According to a study conducted by the International Union for the Conservation of Nature (IUCN), there is clear evidence to suggest that climate change is increasing gender-based violence. 

As our environment degrades and stress is put on our ecosystems, it stands to reason that this creates scarcity and stress for people. The evidence shows that where environmental pressures increase, acts of gender-based violence increase.

Ultimately, efforts towards gender justice in climate policy need to address the root causes of the high carbon emissions of our societies, as well as gender inequality. To do this, we will need to challenge our society’s own deeply embedded gender norms and power relations that influence perceptions and attitudes. 

More attention and recognition must be given to dismantling the harmful, outdated norms around masculinities, which force men into a very limiting role. This can have severe consequences, such as triggering violence and assault against women and gender diverse people, and steering away from sustainable choices in their everyday lives.

Fulfil the strong commitment to human rights: uphold the Paris Agreement!  

Climate change and its impacts erode human freedoms, limit choice and threaten the full enjoyment of human rights – both directly and indirectly. 

By upholding the commitment to the Paris Agreement, parties have agreed to respect, promote and consider the human rights of all when taking action to address climate change. This commitment must be translated into actions.   

The science is clear about the impact of failing to fulfill the most fundamental promise of the Paris Agreement: the target of keeping global warming below 1.5°C. A world of increasing climate disaster will deepen and exacerbate existing structural inequalities.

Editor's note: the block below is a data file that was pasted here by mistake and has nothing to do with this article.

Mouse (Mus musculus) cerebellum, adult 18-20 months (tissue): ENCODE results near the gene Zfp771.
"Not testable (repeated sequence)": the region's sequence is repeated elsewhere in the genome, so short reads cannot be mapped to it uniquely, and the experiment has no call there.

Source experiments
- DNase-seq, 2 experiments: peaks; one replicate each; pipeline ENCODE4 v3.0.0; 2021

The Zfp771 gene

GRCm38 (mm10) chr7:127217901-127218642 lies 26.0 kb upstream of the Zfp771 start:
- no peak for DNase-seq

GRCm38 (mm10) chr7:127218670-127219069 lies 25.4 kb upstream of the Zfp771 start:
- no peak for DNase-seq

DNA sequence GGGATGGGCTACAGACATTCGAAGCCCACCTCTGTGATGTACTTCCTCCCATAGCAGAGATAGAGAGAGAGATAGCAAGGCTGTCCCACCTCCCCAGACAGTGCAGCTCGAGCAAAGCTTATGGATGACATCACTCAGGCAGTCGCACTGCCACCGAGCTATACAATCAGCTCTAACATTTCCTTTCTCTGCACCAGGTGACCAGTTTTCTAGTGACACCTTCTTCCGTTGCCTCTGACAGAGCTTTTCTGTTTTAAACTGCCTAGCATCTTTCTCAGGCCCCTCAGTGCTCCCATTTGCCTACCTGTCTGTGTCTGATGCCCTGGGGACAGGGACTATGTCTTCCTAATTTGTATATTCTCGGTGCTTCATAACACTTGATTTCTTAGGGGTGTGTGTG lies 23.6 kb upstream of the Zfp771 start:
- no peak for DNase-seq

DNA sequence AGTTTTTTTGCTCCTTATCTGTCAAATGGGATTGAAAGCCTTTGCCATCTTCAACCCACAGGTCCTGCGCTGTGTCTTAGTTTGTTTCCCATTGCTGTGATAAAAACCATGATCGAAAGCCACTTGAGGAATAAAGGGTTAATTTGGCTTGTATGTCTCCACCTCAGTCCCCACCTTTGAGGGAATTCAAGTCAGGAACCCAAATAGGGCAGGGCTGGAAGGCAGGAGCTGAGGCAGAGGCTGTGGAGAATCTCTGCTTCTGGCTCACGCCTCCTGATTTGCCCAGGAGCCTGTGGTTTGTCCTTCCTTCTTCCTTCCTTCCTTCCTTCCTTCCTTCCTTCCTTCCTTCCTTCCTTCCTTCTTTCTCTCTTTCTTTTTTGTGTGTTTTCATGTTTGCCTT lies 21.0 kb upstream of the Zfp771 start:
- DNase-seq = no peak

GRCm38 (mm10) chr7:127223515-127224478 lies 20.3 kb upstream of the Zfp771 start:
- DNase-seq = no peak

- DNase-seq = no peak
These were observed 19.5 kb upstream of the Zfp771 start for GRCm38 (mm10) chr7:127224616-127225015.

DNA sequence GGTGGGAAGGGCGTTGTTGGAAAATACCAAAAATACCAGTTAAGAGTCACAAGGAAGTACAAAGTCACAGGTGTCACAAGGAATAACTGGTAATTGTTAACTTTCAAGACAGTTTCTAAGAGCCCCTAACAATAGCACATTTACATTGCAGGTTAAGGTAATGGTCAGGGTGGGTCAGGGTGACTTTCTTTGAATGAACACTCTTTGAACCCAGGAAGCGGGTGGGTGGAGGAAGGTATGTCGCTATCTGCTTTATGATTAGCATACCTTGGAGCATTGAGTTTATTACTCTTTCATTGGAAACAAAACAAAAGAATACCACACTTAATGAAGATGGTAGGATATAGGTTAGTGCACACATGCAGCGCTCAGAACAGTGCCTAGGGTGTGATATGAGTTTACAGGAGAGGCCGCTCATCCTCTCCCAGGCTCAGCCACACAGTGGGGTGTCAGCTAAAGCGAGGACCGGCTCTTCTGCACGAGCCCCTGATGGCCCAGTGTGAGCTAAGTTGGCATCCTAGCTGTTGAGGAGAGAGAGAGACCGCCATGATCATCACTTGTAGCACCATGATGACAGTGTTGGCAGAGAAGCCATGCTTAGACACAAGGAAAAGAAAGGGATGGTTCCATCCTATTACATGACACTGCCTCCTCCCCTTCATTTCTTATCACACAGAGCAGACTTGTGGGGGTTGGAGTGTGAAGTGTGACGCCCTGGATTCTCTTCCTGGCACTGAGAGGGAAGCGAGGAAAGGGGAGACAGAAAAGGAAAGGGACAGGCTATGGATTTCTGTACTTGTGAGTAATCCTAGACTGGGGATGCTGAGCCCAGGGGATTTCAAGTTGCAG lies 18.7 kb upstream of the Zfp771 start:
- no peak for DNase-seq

According to the United Nations High Commissioner for Refugees (UNHCR), climate-induced displacement forces nearly 20 million people to leave their homes every year. Scientists fear that these numbers will increase as the intensity and frequency of extreme weather events escalates. We must recognize how climate change and natural disasters interact with drivers of migration.We must address the specific needs, vulnerabilities and human rights of people who are forced to leave their homes because of the climate crisis. 

Without the full recognition of human rights, including a full and inclusive voice and decision-making in all aspects of climate change policy-making at national level, we will fail to achieve a fair and just transition to a greener world. Women and gender diverse people will be left behind. 

Make gender justice reality: build on the Gender Action Plan (GAP) 

A key area of progress at COP25 2019 in Madrid was the adoption of the renewed Lima Work Programme and its 5-year Gender Action Plan (GAP). 

It is about time that all parties, including the European Union, deliver on these renewed commitments and truly make equality a top priority.

The historical gender action plan sets out objectives, and concrete activities, to advance gender-responsive climate actions worldwide. For the first time in history, there are national gender and climate change focal points, responsible for transforming these commitments into change.   

This is an unprecedented opportunity to strengthen the evidence and understanding of the gendered dimension of climate change, and share experiences and best practices on how to find truly sustainable solutions.

But we are in a hurry.  

Two years on, COP26 must deliver a strong decision or set of conclusions on pushing forward progress under the Gender Action Plan – to fulfil the ambition set out in Madrid. 

What can you do to work towards gender justice at COP26? 

Womens Climate Strike
Alisdare Hickson (CC BY-NC 2.0)

Gender Day at the COP26 will be held today, Tuesday 9th November, to recognise and celebrate gender equality and the empowerment of women and girls in climate policy and action.

The Greens/EFA Group is proud to organise a session on gender equality at the Green Hub in Glasgow on 9th November. Participants will meet people working to end gender-based violence (GBV) in the European Parliament, learn about the upcoming European GBV Directive proposal, find out what they can do to put pressure on their own MEPs/policy-makers, and build their network by strengthening their voice in the green feminist movement at national and international level.